8.
World J Emerg Surg ; 16(1): 57, 2021 11 19.
Article in English | MEDLINE | ID: covidwho-1526650

ABSTRACT

BACKGROUND: The COVID-19 Pandemic lockdowns restricted human and traffic mobility impacting the patterns and severity of road traffic collisions (RTCs). We aimed to study the effects of the COVID-19 Pandemic on incidence, patterns, severity of the injury, and outcomes of hospitalized RTCs trauma patients in Al-Ain City, United Arab Emirates. METHODS: We compared the data of two cohorts of patients which were collected over two periods; the Pandemic period (28 March 2020 to 27 March 2021) and the pre-pandemic period (28 March 2019 to 27 March 2020). All RTCs trauma patients who were hospitalized in the two major trauma centers (Al-Ain and Tawam Hospitals) of Al-Ain City were studied. RESULTS: Overall, the incidence of hospitalized RTC trauma patients significantly reduced by 33.5% during the Pandemic compared with the pre-pandemic period. The mechanism of injury was significantly different between the two periods (p < 0.0001, Fisher's Exact test). MVCs were less during the Pandemic (60.5% compared with 72%), while motorcycle injuries were more (23.3% compared with 11.2%). The mortality of hospitalized RTC patients was significantly higher during the Pandemic (4.4% compared with 2.3%, p = 0.045, Fisher's Exact test). Logistic regression showed that the significant factors that predicted mortality were the low GCS (p < 0.0001), admission to the ICU (p < 0.0001), and the high ISS (p = 0.045). COVID-19 Pandemic had a very strong trend (p = 0.058) for increased mortality. CONCLUSIONS: Our study has shown that the numbers of hospitalized RTC trauma patients reduced by 33.5% during the COVID-19 Pandemic compared with the pre-pandemic period in our setting. This was attributed to the reduced motor vehicle, pedestrian and bicycle injuries while motorcycle injuries increased. Mortality was significantly higher during the Pandemic, which was attributed to increased ISS and reduced GCS.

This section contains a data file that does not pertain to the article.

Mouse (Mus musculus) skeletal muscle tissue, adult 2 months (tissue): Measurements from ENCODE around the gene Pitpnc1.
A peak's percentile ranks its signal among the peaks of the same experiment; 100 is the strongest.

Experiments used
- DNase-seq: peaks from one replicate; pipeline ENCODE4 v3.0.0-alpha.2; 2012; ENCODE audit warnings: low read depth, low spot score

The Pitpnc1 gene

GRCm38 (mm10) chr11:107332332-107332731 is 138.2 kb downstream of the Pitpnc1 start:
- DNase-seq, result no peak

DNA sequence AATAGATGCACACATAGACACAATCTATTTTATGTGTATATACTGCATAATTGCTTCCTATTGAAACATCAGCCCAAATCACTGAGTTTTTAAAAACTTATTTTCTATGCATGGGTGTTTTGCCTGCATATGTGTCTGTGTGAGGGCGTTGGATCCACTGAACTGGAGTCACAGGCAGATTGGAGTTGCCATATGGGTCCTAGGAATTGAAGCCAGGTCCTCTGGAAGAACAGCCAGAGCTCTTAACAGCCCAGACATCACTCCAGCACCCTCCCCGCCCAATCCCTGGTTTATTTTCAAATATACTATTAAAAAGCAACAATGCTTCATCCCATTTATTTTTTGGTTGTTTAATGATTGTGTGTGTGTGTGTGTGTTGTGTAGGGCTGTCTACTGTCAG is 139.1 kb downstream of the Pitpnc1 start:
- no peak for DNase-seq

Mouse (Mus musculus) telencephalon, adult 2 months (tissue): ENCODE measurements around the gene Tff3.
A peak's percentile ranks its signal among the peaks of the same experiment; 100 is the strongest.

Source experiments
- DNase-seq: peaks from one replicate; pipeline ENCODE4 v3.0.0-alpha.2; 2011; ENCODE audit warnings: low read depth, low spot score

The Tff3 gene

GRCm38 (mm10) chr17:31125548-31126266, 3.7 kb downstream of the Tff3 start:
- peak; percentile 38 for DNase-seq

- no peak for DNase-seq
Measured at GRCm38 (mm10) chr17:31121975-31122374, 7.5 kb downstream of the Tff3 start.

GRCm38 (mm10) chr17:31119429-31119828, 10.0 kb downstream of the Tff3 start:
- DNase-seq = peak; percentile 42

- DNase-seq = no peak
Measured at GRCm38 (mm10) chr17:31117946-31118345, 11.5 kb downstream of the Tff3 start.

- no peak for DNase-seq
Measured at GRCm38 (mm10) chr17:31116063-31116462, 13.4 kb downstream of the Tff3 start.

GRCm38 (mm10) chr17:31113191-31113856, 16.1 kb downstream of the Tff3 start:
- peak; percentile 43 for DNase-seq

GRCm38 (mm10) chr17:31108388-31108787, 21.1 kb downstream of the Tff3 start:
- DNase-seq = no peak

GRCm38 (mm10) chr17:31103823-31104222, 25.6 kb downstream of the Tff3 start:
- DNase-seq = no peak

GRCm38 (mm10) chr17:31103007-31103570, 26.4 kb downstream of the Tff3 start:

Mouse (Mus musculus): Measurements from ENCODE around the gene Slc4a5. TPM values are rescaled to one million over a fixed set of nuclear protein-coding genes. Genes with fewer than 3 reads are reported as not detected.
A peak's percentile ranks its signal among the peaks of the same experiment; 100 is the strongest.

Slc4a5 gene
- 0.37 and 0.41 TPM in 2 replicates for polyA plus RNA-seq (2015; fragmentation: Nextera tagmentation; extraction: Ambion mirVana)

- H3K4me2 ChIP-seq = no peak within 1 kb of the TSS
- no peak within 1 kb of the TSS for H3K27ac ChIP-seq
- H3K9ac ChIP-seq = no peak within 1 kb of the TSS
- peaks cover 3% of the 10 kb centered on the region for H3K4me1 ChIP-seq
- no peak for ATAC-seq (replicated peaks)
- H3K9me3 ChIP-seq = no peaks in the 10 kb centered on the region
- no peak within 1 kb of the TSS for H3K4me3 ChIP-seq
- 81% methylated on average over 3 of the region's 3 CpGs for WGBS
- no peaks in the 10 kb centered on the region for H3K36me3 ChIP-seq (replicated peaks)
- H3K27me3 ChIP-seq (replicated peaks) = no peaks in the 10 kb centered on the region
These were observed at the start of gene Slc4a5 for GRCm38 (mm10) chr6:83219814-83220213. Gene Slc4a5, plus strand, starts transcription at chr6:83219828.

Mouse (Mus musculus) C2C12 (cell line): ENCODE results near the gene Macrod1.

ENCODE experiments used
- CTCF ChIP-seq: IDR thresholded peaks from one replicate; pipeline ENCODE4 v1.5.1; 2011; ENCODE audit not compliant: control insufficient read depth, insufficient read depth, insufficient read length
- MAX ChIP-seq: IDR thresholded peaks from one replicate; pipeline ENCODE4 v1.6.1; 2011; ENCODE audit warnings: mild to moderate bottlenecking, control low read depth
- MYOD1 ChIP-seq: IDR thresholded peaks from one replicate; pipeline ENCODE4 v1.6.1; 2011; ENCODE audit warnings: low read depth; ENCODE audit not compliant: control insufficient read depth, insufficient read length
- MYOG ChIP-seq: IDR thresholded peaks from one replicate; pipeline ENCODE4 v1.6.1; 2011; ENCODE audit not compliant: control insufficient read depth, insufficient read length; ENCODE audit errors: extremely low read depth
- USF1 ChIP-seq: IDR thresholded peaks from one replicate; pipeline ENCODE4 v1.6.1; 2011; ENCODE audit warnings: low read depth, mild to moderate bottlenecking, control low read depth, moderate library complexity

Subject(s)
COVID-19 , Pandemics , Accidents, Traffic , Communicable Disease Control , Hospital Mortality , Humans , SARS-CoV-2 , United Arab Emirates/epidemiology
9.
World J Emerg Surg ; 16(1): 51, 2021 09 28.
Article in English | MEDLINE | ID: covidwho-1502008

ABSTRACT

BACKGROUND: Various strategies to reduce the spread of COVID-19 including lockdown and stay-at-home order are expected to reduce road traffic characteristics and consequently road traffic collisions (RTCs). We aimed to review the effects of the COVID-19 pandemic on the incidence, patterns, and severity of the injury, management, and outcomes of RTCs and give recommendations on improving road safety during this pandemic. METHODS: We conducted a narrative review on the effects of COVID-19 pandemic on RTCs published in English language using PubMed, Scopus, and Google Scholar with no date restriction. Google search engine and websites were also used to retrieve relevant published literature, including discussion papers, reports, and media news. Papers were critically read and data were summarized and combined. RESULTS: Traffic volume dropped sharply during the COVID-19 pandemic which was associated with significant drop in RTCs globally and a reduction of road deaths in 32 out of 36 countries in April 2020 compared with April 2019, with a decrease of 50% or more in 12 countries, 25 to 49% in 14 countries, and by less than 25% in six countries. Similarly, there was a decrease in annual road death in 33 out of 42 countries in 2020 compared with 2019, with a reduction of 25% or more in 5 countries, 15-24% in 13 countries, and by less than 15% in 15 countries. In contrast, the opposite occurred in four and nine countries during the periods, respectively. There was also a drop in the number of admitted patients in trauma centers related to RTCs during both periods. This has been attributed to an increase in speeding, emptier traffic lanes, reduced law enforcement, not wearing seat belts, and alcohol and drug abuse. CONCLUSIONS: The COVID-19 pandemic has generally reduced the overall absolute numbers of RTCs, and their deaths and injuries despite the relative increase of severity of injury and death. The most important factors that affected the RTCs are decreased mobility with empty lines, reduced crowding, and increased speeding. Our findings serve as a baseline for injury prevention in the current and future pandemics.